Abstract 2308: A Novel Method for Automatic Detection of Atrial Fibrillation Episode for Extremely Long Period of Daily Life Using Pulse Oximetry
Background: Asymptomatic atrial fibrillation (AF) is also a major risk factor for stroke. However, it is difficult to detect asymptomatic AF because of problem in recording ECG for a very long period. We tried to evaluate a new method for detection of AF episode with pulse oximetry which is much easier than Holter monitoring for a very long period.
Method: We recorded pulse waves (PW) using a portable pulse oximeter modified for this study, and ECG for 100 beats simultaneously in 13 AF patients and 11 control sinus rhythm (SR) patients. We measured peak to peak intervals of PW and compared them with the corresponding R-R intervals. Moreover, we calculated each coefficient of variation (CV). We also analysed PW for 1 minute using the pulse oximeter 3 minutes before and after recovery to SR or revert to AF in 6 paroxysmal AF patients. We compared CV in PW (CV-PW) during AF (CV-PW(AF)) with CV-PW during SR (CV-PW(SR)) .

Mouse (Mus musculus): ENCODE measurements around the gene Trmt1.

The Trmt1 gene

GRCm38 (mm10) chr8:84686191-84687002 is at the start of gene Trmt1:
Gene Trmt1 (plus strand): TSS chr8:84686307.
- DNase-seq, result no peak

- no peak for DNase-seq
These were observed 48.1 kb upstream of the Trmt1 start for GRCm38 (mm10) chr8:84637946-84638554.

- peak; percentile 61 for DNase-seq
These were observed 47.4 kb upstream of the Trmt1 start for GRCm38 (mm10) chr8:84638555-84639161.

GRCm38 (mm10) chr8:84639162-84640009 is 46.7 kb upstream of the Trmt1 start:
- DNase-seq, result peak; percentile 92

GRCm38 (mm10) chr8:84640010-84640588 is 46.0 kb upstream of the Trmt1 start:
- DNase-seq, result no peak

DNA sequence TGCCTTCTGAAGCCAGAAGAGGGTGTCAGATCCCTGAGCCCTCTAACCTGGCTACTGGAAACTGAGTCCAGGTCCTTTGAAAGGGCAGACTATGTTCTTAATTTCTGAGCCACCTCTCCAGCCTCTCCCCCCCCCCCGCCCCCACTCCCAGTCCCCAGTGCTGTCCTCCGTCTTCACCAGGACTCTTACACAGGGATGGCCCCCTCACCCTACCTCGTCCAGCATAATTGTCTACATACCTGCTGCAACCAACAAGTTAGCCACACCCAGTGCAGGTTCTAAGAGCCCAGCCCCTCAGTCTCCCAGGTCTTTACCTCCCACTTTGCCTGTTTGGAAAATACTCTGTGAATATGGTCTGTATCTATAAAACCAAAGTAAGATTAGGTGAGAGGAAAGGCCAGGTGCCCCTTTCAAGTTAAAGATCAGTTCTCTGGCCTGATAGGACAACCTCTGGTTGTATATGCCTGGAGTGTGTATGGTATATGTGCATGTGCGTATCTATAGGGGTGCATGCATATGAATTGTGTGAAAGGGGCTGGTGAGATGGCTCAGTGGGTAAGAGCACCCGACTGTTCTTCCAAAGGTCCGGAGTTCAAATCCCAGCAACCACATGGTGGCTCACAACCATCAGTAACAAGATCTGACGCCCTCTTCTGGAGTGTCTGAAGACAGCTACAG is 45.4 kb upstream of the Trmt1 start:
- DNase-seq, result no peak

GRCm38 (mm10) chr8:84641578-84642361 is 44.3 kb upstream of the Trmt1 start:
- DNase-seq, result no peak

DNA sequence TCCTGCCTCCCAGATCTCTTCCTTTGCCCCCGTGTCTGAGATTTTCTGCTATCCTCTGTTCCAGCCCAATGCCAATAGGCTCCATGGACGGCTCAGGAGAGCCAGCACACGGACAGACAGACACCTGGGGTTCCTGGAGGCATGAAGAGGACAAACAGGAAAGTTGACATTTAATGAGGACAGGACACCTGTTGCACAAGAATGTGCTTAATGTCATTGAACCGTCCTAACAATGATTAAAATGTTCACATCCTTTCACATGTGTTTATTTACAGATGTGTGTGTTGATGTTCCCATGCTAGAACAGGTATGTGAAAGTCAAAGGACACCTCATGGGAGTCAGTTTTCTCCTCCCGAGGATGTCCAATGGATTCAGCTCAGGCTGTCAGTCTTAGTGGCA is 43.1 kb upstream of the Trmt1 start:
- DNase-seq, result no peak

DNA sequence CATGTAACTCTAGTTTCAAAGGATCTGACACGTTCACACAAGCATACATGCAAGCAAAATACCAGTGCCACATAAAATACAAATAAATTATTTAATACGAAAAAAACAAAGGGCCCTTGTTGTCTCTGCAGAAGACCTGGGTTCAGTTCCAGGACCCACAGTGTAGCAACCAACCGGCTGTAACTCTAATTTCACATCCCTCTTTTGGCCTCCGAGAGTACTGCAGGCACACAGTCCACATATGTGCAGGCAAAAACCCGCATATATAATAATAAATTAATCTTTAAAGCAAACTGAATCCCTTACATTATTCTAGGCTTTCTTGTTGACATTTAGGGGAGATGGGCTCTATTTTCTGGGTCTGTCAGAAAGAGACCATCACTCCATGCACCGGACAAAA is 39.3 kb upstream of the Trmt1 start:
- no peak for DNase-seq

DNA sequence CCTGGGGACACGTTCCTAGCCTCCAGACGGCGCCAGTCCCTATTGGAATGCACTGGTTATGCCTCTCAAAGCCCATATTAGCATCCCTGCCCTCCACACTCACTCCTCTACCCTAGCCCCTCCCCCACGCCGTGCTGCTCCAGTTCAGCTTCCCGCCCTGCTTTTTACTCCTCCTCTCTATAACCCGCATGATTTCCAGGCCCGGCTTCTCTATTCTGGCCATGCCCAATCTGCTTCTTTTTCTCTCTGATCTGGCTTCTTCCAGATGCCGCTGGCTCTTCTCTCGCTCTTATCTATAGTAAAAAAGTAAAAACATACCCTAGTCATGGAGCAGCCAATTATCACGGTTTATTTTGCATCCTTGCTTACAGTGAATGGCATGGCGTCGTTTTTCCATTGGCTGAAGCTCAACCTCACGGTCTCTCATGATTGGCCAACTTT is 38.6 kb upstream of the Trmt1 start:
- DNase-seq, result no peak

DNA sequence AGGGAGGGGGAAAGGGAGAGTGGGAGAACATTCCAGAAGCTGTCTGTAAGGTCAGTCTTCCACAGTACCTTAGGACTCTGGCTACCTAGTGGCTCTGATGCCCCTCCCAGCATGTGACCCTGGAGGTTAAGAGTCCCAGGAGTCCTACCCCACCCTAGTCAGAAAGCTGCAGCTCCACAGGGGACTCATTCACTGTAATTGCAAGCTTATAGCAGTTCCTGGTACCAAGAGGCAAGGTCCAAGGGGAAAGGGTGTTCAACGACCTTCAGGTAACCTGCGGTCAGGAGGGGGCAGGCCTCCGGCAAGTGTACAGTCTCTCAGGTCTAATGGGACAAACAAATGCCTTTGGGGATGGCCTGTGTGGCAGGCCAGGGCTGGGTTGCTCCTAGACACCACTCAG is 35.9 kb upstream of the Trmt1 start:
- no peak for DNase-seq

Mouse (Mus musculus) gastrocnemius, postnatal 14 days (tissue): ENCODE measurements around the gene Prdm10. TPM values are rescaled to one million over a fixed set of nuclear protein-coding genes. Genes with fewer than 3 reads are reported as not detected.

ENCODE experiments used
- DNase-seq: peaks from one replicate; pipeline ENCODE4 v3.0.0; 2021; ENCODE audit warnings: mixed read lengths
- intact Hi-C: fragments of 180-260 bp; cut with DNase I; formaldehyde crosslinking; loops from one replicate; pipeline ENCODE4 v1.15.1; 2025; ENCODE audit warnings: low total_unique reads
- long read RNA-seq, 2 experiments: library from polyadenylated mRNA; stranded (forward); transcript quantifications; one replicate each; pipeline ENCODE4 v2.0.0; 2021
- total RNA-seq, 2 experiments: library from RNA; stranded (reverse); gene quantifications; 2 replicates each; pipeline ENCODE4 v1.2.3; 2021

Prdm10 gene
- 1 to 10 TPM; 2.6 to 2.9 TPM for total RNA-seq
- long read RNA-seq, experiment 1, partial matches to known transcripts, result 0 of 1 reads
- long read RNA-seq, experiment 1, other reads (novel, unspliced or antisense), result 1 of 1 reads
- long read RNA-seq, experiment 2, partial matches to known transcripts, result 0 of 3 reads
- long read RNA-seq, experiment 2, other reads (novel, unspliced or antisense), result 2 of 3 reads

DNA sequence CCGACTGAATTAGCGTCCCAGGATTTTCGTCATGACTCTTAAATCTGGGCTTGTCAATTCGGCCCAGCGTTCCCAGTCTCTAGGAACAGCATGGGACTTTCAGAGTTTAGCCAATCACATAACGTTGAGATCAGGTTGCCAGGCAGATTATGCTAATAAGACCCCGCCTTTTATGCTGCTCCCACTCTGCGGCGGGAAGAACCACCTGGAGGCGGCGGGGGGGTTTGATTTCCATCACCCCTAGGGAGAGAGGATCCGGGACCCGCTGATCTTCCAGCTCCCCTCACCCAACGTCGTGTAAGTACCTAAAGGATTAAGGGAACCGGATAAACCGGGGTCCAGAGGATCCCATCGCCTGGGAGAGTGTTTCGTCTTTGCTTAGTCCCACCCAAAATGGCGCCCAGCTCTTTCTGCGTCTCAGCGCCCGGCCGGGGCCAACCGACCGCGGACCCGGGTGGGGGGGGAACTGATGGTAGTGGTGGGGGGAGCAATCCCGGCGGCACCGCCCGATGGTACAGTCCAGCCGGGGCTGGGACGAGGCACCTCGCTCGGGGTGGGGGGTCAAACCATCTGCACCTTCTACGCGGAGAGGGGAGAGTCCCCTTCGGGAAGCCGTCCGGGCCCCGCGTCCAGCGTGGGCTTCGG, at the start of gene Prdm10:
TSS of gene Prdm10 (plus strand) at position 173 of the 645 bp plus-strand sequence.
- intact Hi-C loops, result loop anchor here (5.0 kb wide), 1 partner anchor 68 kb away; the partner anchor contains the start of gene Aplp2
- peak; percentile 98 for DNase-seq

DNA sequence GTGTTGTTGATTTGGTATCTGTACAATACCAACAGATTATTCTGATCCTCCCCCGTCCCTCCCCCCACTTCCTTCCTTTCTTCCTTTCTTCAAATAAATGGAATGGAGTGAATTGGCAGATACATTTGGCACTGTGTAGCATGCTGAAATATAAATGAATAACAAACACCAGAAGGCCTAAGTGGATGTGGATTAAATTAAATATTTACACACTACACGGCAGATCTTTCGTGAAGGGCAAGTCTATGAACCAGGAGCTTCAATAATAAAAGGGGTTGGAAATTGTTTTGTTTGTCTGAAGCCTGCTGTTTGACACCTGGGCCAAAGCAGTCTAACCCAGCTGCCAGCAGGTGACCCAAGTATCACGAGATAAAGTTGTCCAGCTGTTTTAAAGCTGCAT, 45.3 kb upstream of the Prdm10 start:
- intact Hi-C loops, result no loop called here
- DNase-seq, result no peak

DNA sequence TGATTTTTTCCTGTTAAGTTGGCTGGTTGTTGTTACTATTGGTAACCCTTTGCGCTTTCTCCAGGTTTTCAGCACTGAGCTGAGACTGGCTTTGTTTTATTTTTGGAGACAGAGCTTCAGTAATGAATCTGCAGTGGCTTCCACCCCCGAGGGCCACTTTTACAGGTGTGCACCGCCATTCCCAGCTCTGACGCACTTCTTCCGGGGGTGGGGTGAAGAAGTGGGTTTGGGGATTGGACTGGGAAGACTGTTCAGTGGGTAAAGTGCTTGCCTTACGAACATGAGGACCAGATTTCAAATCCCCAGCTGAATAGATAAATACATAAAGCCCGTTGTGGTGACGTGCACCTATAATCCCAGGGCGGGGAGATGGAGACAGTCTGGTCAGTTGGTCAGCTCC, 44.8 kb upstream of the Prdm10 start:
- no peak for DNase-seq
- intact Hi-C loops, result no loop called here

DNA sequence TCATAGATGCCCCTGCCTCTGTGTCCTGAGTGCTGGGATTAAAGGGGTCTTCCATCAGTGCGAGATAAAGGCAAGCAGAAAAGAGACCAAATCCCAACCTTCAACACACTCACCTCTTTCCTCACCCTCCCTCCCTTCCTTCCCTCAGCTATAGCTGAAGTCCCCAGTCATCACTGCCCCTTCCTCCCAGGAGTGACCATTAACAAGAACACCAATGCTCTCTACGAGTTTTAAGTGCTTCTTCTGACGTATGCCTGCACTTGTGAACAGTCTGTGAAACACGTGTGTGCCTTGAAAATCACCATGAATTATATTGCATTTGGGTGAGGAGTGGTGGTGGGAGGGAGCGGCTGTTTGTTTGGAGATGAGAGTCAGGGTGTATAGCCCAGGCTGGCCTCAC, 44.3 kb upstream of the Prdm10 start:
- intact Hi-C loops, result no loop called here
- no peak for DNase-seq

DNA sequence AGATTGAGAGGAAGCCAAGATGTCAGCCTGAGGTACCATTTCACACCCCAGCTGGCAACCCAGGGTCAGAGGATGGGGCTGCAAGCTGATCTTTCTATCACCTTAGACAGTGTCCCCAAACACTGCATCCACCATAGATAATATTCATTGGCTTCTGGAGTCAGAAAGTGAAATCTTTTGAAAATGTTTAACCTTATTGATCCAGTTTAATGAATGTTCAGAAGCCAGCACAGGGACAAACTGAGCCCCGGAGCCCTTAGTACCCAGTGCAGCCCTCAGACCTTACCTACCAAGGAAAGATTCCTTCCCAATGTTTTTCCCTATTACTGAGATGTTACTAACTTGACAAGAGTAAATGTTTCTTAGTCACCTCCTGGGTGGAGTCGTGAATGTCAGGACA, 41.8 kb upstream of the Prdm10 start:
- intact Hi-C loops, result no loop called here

Results: The PW intervals closely correlated with R-R intervals in AF patients(r=0.9784±0.0189). CV-PW also well correlated with CV in ECG (AF: r=0.765, p<0.002, SR: r=0.960, p<0.0001). Similarly to R-R interval analysis, CV-PW was significantly greater in AF patients than controls (p<0.0001). The dispersion of peak to peak intervals of PW during AF were significantly greater than during SR(Figure⇓). CV-PW(AF) was significantly greater than CV-PW(SR) (p<0.001).
Conclusions: These results indicated that pulse oximetry-based CV measurement was unexpectedly accurate and could be much easier to detect even asymptomatic AF, if used for a very long period, than the conventional Holter monitering.